Finland Hosts Sauna World Championships
HEINOLA, Finland (AP) _ Sweat-oozing men and women from 15 countries competed Saturday to see who could last the longest in 230-degree heat to take the Sauna World Championship title in southern Finland.
Watched carefully by judges and doctors, Belarussian Natalia Trifanova snatched the Sauna Queen title from local favorite Annikki Peltonen _ last year’s winner _ with a time of 13 minutes.
``I’m pink but happy,″ beamed Trifanova, 36, a music teacher from Minsk, displaying blotchy red neck and arms. ``I got a lot of satisfaction sitting in there today. It’s an extreme sport for me.″
Runner-up Peltonen reeled out of the wooden cubicle 12 seconds before the champion, saved from collapsing to the ground by a team of vigilant stewards.
Timo Kaukonen, from nearby Lahti, panted to the men’s title with a time of 16 minutes 15 seconds, beating three-time champion Leo Pusa from the capital, Helsinki, by 7 seconds.
About 3,000 people cheered wildly as the 12 finalists sweated it out in Heinola during a record three-week heat wave that didn’t seem to bother the contestants.
Defying the scalding heat, intensified by showers of water released every 30 seconds on the scorching stove stones, the six women and men sat in separate wide-windowed hexagonal saunas on the stage of an outdoor theater in this sleepy lakeside town.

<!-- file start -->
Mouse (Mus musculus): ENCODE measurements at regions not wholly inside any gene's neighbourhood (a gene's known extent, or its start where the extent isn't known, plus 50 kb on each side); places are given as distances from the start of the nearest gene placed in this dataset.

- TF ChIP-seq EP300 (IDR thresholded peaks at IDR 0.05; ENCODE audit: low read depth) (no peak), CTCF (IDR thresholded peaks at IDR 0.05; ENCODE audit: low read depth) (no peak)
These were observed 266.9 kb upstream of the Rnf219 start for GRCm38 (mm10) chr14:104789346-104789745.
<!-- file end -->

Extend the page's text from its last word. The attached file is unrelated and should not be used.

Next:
Finns normally have a sauna once or twice a week, but they bathe naked _ unlike the contestants, who wore swimming suits.
``We needed some sort of aesthetic cover for our contestants,″ said Matti Nieminen, the manager of the event. ``Otherwise, people wouldn’t enter.″
But, Nieminen conceded, organizers might have to start stipulating the kind of swim wear allowed as new, heat resistant materials could make for unfair competition.
``Like in all major sports, for example swimming and ski jumping, materials are important. That’s the case here too,″ he said.
Luke Edwards of Sydney, Australia, who lasted 3 minutes 4 seconds in the first round, was a bit worried when paramedics peered in through the sauna windows.
``It’s only the fifth sauna I’ve been in, and 100 degrees Celsius (212 Fahrenheit) isn’t exactly comfortable. I burnt my ears,″ he said. ``But I beat nine people so I guess that’s not too bad.″
The 65 men and 15 women competitors included heat freaks from Kazakhstan, the Netherlands, Poland, Russia, Sweden, Ukraine and the Baltic countries.
Regulations are strict.
Contestants must have a doctor’s certificate to prove they are fit. No rubbing of the skin or slouching is allowed, and elbows must be held on one’s knees. All forms of doping, including being intoxicated, are strictly forbidden.
``We’ve handed out a few red cards this year, mainly to people who have rubbed their skin,″ Nieminen said. ``But otherwise it’s been fair play.″
Kalle Luukkainen, 31, who stopped by to watch the contest with his wife and baby, felt the Finnish sauna tradition was being taken too far. ``I think these people need their heads tested. It just seems totally stupid,″ he said.
Zad Abderrahim, from Rabat, Morocco, fell out in the opening heats on Friday, after 2 minutes 38 seconds.
``Sure, it’s a bit crazy, but I like crazy things,″ he said. ``I’m going to be back next year.″